In reply to an earlier post on Aug 8, 2007, 6:33:40 AM PDT
Rachel says:
Uh..kw81? The book is about YOU.

In reply to an earlier post on Nov 22, 2007, 8:44:28 AM PST
phoenix says:
The a-holes aren't just the bosses, they are the people you work with as well. They are people like you who don't give a crap how anyone feels but yourself. And here's some enlightenment for you-you're miserable. Have fun dying young from stress.

In reply to an earlier post on Dec 15, 2007, 5:09:06 AM PST
Last edited by the author on Dec 15, 2007, 5:17:08 AM PST
J. TETE says:
[Customers don't think this post adds to the discussion. Show post anyway. Show all unhelpful posts.]

In reply to an earlier post on Jan 14, 2008, 5:34:56 PM PST
[Deleted by the author on Jan 14, 2008, 5:36:30 PM PST]

In reply to an earlier post on Apr 28, 2008, 6:27:18 AM PDT
RGL II says:
"Take off the pantyhose and get back to work." IOW, "complaining" = "being female" = "being weak, whiny, etc." Perfect example of how workplace a**holery and misogyny go hand in hand. I guess that explains why the "most professional" business cultures expect all female employees to come in wearing pantyhose, skirts, and high heels -- gotta make sure the inferior creatures know their place and dress the part, right?

As for "If we don't let people bully one another in the workplace, the Chinese/Japanese/terrorists win!" -- guess what? They're ALREADY winning, and have been since the Republicans made a comeback 30 years ago, but especially in the last eight years. CEOs who lay off thousands of people while they amass wealth are certainly not ensuring that I or anyone else have a job.

I've worked with your type before. You're the subject of the book.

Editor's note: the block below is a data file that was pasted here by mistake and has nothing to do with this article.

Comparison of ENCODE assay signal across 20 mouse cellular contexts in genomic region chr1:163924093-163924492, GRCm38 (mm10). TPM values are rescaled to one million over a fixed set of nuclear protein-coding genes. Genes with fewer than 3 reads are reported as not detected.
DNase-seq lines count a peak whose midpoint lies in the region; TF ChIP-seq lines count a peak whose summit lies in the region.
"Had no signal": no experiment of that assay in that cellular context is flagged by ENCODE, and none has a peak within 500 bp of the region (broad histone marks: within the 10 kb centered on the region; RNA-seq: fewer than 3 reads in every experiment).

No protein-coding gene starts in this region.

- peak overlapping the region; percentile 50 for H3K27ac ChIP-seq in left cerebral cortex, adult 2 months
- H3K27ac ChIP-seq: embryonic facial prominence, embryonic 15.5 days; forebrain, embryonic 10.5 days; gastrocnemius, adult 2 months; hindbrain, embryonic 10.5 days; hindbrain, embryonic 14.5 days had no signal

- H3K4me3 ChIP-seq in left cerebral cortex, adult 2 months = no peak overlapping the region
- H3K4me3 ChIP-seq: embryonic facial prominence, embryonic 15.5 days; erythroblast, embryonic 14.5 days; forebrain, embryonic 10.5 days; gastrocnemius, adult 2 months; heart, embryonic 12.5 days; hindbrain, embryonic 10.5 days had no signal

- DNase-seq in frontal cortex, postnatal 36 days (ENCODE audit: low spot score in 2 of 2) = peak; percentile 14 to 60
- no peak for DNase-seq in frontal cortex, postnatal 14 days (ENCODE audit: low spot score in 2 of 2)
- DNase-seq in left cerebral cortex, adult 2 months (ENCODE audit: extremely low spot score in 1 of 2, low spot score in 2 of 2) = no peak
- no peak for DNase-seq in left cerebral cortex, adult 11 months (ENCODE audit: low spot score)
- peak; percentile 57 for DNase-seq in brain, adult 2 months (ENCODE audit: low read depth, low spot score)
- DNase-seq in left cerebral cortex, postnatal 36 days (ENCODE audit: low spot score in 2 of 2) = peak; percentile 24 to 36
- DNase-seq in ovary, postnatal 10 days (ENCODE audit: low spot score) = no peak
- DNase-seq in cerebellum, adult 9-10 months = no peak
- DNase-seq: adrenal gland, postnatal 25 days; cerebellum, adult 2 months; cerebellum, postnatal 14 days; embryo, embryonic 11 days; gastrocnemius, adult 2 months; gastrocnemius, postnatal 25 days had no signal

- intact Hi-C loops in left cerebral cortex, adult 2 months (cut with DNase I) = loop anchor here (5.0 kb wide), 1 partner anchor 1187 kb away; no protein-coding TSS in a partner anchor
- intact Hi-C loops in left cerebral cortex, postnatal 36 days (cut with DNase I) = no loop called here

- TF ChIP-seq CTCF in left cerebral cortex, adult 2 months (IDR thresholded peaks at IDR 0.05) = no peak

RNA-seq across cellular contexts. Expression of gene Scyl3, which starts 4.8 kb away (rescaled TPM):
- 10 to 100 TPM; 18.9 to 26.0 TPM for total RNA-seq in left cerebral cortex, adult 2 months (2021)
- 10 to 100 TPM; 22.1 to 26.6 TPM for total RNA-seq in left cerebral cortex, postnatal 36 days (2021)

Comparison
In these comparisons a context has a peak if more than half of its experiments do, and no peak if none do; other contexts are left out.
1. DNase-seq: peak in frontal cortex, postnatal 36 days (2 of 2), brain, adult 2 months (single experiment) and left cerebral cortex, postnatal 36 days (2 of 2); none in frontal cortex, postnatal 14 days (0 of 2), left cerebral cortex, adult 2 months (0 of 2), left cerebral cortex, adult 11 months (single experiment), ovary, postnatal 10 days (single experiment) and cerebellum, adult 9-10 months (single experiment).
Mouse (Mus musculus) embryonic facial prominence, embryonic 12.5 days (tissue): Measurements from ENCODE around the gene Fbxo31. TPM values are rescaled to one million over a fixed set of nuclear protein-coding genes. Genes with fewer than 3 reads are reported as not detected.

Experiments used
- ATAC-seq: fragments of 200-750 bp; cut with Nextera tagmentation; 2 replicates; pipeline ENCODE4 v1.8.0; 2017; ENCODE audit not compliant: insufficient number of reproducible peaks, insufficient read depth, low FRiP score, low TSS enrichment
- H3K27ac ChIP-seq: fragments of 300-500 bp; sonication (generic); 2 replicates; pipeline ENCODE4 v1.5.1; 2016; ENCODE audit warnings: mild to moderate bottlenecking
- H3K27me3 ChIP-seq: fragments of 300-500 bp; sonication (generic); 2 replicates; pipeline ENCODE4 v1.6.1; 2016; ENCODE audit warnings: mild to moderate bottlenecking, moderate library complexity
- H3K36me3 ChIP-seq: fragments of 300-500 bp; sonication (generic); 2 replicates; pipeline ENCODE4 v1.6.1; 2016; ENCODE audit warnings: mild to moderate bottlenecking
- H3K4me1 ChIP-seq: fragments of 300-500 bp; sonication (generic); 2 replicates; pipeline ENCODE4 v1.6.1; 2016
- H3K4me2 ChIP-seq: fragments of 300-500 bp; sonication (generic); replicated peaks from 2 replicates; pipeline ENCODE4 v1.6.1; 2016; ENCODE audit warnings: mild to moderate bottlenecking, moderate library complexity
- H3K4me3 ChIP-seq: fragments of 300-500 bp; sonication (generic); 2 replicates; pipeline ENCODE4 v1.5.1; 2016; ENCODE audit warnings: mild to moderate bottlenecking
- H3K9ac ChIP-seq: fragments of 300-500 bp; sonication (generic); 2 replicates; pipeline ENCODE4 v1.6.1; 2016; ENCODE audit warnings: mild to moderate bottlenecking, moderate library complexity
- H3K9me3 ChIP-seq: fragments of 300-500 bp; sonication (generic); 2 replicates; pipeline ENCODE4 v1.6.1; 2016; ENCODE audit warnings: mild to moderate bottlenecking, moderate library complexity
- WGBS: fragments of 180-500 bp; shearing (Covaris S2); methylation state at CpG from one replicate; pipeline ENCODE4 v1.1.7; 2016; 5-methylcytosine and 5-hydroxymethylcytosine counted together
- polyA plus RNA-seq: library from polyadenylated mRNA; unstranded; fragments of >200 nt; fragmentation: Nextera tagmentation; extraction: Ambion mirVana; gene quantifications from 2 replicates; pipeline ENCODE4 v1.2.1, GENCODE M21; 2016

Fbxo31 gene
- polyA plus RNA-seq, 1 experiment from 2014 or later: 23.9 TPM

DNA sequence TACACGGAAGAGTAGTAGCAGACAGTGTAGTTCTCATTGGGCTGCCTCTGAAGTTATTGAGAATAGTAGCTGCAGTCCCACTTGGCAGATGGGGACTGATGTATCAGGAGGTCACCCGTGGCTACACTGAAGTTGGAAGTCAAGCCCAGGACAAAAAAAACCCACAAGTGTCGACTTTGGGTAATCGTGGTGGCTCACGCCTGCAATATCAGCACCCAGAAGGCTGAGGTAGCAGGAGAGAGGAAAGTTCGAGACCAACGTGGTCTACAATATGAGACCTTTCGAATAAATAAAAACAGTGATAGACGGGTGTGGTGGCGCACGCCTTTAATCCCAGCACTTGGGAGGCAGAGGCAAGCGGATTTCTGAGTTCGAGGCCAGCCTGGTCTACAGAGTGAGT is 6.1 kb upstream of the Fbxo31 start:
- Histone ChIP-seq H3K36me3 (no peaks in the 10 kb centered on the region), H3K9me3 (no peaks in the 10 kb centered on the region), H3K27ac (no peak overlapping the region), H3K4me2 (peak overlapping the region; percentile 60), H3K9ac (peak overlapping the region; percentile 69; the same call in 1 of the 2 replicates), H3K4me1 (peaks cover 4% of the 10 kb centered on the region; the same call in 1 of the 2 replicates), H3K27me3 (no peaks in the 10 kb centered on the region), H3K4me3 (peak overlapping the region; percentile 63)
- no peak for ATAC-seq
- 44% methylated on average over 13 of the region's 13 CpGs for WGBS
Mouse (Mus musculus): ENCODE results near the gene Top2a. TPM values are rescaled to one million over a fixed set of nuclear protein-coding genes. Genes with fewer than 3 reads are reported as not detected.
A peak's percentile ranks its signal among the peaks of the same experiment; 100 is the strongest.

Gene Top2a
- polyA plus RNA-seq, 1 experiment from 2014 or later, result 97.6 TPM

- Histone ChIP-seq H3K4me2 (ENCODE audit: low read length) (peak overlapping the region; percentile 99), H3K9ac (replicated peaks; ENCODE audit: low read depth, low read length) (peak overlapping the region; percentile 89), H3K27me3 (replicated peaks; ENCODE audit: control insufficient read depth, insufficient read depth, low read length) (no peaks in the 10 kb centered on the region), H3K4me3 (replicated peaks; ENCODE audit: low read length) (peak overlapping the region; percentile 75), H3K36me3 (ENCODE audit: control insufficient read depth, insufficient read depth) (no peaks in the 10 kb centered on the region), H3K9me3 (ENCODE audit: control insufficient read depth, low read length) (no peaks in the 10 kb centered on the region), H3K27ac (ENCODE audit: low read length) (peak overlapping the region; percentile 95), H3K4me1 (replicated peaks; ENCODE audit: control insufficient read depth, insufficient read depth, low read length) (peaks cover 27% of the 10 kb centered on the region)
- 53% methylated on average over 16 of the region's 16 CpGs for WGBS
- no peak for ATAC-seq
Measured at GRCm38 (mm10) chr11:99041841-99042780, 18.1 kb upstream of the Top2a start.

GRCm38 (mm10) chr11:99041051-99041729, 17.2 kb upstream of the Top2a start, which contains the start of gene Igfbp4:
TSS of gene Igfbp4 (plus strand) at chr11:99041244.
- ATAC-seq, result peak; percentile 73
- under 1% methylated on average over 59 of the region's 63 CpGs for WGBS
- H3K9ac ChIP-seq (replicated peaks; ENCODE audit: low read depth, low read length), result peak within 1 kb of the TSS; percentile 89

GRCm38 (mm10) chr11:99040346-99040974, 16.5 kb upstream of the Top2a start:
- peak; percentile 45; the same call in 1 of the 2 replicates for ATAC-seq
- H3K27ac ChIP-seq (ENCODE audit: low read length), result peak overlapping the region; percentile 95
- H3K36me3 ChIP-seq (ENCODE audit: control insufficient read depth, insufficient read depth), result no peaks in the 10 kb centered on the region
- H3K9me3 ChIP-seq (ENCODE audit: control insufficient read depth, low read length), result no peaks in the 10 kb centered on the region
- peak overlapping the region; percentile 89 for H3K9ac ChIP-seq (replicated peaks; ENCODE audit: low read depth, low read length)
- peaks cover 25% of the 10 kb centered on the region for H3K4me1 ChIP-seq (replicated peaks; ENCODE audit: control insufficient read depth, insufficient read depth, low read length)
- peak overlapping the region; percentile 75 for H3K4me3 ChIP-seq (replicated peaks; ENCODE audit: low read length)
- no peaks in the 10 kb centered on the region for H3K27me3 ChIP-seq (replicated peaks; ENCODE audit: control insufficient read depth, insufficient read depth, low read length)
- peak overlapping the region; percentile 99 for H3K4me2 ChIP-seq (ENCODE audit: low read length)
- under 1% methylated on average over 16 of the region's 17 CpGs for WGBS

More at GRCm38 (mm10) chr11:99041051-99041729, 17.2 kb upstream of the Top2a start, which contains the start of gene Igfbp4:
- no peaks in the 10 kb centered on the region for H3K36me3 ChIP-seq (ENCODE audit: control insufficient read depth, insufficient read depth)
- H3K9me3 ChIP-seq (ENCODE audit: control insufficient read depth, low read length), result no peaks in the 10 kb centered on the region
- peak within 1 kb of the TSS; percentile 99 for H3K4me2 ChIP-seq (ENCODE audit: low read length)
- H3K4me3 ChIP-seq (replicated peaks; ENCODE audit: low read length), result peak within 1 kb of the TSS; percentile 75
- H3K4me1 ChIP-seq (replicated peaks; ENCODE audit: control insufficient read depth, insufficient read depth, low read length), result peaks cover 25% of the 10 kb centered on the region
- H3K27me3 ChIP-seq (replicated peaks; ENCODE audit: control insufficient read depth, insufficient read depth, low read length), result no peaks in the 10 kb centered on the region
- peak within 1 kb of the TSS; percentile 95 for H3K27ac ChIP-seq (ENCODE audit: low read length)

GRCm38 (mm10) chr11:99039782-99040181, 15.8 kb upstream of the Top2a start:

In reply to an earlier post on May 23, 2008, 12:51:51 PM PDT
There are definately whiners, complainers, and slakers in offices everywhere. I think, in fact, there are more than in the past (yeah, I'm an "old timer"). But what does that have to do with a**hole behavior by others. Do we permit a**hole behavior as retaliation? Is a**hole behavior, to your way of thinking, the antidote to other unacceptable workplace behaviors? Your "argument" is emotional, not rational. But then, most a**hole behavior is emotional rather than rational.

A leader with an agenda, with a vision, doesn't need to be an a**hole to bring that vision to life (e.g. Sam Walton). Nor does a real leader tolerate other bad behaviors.

Frankly, I think most a**holes are weaklings who behave as they do because they lack real quality attributes, particularly deep innate self-confidence. If they truly believed in their vision, they would be able to rouse others to "follow me".

I have discovered, after many years in management, that real leaders are never a**holes, and real a**holes are never leaders, and never will be.

Cut the macho crap about pantyhose, etc. and present some rational arguments to make your points. Please :-)

In reply to an earlier post on Sep 5, 2008, 12:21:53 PM PDT
Last edited by the author on Sep 5, 2008, 12:25:03 PM PDT
Can you be serious about castigating those who refuse to work for a class-A jerk? I cannot believe the lack of knowledge of basic economics that this supposedly "realistic" attitude displays. Allow me to state the obvious: We live in a free market economy. The very best workers have choices. They can, and will, leave for better opportunities. If the jerk is allowed to run his own agenda long enough, the department will have no one left to do the work but those who simply have no other choice but to put up with the jerk. Many of these will be mediocre workers. But remember, too, that many have no choice through no fault of their own. They may be disabled, they may need to keep the health insurance for their children, there may be a temporary downturn in their field, there may be all sorts of considerations that have no bearing on their talent or productivity that (unfortunately) impede them from leaving. But in any event, the real-world bottom line is that the best will leave, and feel great about it. They will also carry with them the story of how poorly run their former company is -- and they will be believed, because they are excellent workers. In short, tolerating the jerk is not the "tough minded" approach the writer of this post thinks it is. It is simply a version of giving in to intimidation, and it ultimately makes no economic sense.